Task management applications are becoming just another part of our electronic lives as we find evermore convoluted ways to deal with our increasingly busy existence. One important aspect of managing all of our tasks is getting that occasional poke when something needs to be done. We do forget sometimes!
Notification features built into GTD apps, though probably essential to most, can become a pain to deal with and are often unreliable. Notificant attempts to alleviate this problem somewhat, while also providing some other handy features that aid in not forgetting important things.
It’s an interesting thought, but do you really need another application to manage reminders? Read on to find out.
What is it?
The name of the software makes this fairly evident, but Notificant is a notification system. That alarm setting you use on your task manager has basically been separated out into a separate application.
There are absolutely arguments against using yet another application to help keep our everyday lives in order, but Notificant does a couple of simple taks very well and it is easy to see why it may be worth it.
Notificant is available on the App Store so installation is a breeze. As with all App Store downloads the app will be stored in your Applications directory and you’ll see an icon in the Dock.
Notificant will also install as a menu bar item. The Dock icon can be hidden via the system preferences, but you’re stuck with the menu bar icon which really is the best way to use the app anyway.
The main goal of Notificant is to make sure you get notified of a reminder no matter where you are. Task manager or calendar alarm systems are often restricted to a single device, or are not very easy or reliable across devices.
This application will enable you to get notified on any of your Macs and also via email. It is even possible to choose what devices (email is considered a device) get notified for a specific notification.
Creating a notification is very simple. Click on the menu bar icon and pick New Notificaton. The New Notification dialog box above will appear. Type the text for your notice in the text box, adjust the time accordingly and choose the devices you’d like the notice to go to.
There is a 160 character restriction on the notification text. I don’t see this as an issue. If your notification can’t fit into 160 characters it probably belongs in more than one notification.
There is also a url shortener available within the New Notification dialog box. With the character restriction in place, this is a welcome feature. Url in notifications may not be that common, but you could for example, set yourself a notification to read a particular article later in the day. This way you won’t disrupt your current work and also won’t forget about it.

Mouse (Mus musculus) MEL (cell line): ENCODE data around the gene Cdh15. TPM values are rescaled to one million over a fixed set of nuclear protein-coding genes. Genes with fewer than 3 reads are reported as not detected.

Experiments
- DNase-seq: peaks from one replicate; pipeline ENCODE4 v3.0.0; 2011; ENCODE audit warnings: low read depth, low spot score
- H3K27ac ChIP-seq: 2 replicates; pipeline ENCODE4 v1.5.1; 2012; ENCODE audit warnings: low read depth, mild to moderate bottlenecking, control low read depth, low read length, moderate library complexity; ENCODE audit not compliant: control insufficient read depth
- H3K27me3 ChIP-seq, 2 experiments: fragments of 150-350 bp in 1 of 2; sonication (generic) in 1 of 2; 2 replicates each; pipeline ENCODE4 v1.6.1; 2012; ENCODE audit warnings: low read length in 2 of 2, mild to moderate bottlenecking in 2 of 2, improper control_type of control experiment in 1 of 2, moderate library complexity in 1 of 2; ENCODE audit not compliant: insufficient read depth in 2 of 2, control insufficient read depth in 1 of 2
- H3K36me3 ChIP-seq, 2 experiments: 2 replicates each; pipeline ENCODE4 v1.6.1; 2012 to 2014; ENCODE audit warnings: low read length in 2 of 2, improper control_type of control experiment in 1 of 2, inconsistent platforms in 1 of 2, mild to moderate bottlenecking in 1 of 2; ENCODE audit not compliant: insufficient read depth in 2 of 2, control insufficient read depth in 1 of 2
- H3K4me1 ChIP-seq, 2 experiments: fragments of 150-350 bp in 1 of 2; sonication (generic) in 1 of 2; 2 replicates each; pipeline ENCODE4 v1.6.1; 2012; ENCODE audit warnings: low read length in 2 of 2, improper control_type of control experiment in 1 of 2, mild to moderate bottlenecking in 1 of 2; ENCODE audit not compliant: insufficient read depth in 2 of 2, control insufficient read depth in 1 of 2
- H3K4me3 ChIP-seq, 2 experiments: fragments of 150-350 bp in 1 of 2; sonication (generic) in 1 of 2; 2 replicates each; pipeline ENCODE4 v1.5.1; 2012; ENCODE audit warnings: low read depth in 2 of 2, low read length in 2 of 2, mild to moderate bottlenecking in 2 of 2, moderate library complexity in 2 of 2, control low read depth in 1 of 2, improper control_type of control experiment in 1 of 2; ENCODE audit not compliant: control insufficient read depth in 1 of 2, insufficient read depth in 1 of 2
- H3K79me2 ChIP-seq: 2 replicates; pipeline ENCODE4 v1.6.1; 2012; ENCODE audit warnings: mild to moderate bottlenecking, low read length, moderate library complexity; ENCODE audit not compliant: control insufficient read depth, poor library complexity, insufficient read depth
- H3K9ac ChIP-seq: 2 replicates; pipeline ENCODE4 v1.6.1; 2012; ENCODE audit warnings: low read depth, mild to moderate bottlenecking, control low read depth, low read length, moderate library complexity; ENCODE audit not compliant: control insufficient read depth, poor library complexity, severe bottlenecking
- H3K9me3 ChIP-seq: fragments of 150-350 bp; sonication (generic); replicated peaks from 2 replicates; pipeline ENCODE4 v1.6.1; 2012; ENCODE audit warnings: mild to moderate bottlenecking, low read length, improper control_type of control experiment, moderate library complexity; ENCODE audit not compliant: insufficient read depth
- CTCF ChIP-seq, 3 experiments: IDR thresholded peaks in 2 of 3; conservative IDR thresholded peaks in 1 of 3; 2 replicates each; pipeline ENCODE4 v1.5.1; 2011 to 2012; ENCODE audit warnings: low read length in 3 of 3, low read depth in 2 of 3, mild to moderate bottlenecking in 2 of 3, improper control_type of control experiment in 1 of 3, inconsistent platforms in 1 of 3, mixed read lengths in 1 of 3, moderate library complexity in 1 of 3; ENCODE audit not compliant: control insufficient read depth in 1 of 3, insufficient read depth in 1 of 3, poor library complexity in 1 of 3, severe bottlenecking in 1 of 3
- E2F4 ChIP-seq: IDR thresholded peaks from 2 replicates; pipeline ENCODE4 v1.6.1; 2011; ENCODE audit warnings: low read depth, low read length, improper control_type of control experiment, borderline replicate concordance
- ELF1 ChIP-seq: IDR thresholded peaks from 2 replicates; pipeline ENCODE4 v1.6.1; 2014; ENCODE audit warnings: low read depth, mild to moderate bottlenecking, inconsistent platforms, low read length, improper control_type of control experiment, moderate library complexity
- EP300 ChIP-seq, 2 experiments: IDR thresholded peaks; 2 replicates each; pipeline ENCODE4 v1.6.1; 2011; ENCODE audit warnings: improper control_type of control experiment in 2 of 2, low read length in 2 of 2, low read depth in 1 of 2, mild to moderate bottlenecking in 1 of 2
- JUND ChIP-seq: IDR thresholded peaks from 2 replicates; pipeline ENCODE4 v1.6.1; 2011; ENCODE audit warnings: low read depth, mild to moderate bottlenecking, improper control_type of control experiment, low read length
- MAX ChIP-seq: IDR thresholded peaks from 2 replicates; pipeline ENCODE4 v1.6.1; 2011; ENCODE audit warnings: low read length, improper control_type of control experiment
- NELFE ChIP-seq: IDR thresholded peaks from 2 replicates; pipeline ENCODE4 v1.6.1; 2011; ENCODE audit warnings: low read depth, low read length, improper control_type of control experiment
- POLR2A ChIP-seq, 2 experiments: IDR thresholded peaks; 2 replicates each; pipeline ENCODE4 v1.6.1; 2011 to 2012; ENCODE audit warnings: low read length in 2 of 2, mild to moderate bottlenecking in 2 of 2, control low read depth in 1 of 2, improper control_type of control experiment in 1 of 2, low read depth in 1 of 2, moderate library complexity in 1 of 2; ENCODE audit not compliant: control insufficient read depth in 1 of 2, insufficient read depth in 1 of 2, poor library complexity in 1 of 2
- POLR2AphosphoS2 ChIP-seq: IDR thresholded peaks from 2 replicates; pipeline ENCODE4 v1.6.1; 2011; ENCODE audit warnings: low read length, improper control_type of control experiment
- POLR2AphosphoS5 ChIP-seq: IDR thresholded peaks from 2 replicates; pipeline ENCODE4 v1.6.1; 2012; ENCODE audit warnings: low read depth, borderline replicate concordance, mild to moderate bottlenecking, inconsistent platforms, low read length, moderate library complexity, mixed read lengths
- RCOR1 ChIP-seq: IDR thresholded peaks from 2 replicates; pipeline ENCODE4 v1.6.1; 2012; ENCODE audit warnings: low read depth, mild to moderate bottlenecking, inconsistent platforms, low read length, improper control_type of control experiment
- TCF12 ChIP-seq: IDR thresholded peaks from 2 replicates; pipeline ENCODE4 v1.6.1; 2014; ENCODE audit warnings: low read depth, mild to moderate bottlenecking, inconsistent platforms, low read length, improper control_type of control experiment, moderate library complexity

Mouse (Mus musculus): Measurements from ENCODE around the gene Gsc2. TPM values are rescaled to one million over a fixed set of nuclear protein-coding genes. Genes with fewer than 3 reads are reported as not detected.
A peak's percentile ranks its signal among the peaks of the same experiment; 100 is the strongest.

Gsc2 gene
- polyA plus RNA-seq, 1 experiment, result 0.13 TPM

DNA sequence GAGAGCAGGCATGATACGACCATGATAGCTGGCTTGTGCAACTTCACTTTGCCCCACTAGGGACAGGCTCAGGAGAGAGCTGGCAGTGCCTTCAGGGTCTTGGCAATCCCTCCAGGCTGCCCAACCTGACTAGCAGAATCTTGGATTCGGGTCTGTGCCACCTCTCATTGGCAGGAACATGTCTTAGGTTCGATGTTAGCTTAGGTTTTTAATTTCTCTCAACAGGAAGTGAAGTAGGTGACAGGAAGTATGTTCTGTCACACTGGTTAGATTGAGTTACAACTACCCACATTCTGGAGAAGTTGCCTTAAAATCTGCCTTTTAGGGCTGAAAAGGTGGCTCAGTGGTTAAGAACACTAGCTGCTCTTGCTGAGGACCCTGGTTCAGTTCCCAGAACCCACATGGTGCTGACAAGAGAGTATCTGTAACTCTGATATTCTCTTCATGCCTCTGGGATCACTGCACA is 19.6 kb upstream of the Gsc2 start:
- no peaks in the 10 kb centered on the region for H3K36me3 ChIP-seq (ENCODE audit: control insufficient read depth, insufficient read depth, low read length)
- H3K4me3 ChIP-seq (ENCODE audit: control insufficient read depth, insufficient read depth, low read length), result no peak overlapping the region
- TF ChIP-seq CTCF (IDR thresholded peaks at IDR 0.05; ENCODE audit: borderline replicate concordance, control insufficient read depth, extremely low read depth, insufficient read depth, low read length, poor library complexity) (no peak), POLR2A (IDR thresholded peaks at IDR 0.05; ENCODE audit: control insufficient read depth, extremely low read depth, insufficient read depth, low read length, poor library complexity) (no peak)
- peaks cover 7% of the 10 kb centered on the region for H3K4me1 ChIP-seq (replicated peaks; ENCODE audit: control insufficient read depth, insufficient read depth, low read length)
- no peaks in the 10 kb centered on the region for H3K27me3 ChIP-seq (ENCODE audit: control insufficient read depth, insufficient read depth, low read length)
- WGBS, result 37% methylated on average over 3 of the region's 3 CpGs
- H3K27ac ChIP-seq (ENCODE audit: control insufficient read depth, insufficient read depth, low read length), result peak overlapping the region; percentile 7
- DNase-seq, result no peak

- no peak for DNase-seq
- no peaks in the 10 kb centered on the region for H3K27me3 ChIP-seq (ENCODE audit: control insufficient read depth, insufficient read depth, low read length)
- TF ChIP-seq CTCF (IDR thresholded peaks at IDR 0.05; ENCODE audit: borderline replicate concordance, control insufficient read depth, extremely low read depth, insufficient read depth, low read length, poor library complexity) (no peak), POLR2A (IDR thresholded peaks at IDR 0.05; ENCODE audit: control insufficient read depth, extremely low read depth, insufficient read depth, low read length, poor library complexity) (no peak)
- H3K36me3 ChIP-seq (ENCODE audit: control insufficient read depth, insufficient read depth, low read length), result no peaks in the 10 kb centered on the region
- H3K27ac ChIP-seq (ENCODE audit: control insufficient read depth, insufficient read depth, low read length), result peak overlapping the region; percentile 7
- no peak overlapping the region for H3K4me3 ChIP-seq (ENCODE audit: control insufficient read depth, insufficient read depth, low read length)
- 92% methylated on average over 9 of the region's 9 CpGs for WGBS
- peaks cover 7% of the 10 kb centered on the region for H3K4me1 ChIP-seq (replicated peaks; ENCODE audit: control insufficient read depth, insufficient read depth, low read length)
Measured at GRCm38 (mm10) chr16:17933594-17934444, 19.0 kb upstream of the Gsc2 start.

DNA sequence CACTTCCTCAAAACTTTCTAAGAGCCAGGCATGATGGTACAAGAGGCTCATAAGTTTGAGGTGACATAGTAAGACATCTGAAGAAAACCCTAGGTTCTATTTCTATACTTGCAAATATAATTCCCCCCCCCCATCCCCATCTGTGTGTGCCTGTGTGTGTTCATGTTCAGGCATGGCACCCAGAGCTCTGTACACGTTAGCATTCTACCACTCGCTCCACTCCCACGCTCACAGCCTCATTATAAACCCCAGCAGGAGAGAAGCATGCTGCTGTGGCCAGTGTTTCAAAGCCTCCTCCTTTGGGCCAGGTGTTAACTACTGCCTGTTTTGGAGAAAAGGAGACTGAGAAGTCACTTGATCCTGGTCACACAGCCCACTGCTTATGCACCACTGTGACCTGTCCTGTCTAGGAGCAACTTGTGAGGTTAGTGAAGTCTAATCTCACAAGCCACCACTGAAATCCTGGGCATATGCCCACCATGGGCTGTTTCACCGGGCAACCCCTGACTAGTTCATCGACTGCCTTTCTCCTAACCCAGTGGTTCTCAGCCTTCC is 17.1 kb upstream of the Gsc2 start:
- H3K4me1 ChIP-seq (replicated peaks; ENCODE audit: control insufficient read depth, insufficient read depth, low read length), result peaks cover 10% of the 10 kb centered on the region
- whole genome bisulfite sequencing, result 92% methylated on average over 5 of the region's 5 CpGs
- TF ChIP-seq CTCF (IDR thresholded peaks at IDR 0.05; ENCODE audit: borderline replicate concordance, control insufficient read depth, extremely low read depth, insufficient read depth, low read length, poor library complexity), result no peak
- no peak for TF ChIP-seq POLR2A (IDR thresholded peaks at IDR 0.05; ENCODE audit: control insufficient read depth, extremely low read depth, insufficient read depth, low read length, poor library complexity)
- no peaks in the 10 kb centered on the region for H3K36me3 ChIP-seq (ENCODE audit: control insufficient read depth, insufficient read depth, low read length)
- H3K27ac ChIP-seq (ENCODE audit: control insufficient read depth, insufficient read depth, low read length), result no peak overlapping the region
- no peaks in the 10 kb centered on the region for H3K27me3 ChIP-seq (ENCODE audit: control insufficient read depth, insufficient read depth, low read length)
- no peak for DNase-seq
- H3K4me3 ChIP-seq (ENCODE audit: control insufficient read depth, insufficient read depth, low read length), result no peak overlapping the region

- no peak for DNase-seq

When a notification is executed, the devices you selected for that particular entry will be notified. The main Mac notice is a small box that shows the text of the task. It will remain on the top of all of your open windows until you actually close it.
It’s almost impossible to lose it in the shuffle of your other work. You’re forced to interact with it to get rid of it (probably a good thing).
As mentioned, an email notification can be used as well. There are no surprises here. At the time of notification execution, a basic email with the notice text will be sent to the connected email address. It’s very basic, but it is all that it needs to be.
Notificant’s core operation is from its web app. In fact, you will need to create a Notificant account to actually use the Mac application. Storing your notifications in the cloud is what will allow multiple machines to be synced.
It is also a way to make sure you don’t lose important notifications in the event something happens to your Mac and gives you a place to see/change/modify your notifications should you ever be away from your primary computer. The notifications are stored in the cloud so they are not at the mercy of any of your hardware.
The web application is beautifully designed. There are many very subtle details that make it really shine. You can tell that time was spent desiging this interface. I doubt you’ll spend a ton of time here, but it is certainly nice to have a web app this well designed to be able to use if need be.
The same functionality exists here as with the Mac app, but there are a few additional features worth noting. First off, this is the place where you will go to view all of your notifications. They will just stack in the order that they are scheduled to execute.
You can see the full text, time and also are able to edit each notification. Notifiction creating and editing within the web app use a lightbox effect as seen below.
The web app also has an Archive section that will show past notifications. Not necessarily essential for everyone, but it is good to know you can look back should the need arise.
Notificant is a very well-polished, simple, inexpensive notification application. As you’ll find with a lot of applications, the simple ones that do one thing really well just stick out. Notifcant is no exception.
Unfortunately, there is no iPhone application to accompany as of right now. This seems like a complete no brainer and I’m guessing we’ll be seeing one at some point. Being able to include mobile devices as options to send notifications just makes sense. This is really the only complaint I have.
Having notifications stored and accessible via the cloud is really the core feature of the application. Multiple machines can be synced and the web application can also be used on machines where the app isn’t installed.
There are a ton of possible great uses for Notificant. It could arguably take over your task management. If all you require is a bit of text and a notice then this is absolutely ideal. Is it worth using as an addition to your full blown task manager? Yeah, I’d say it is.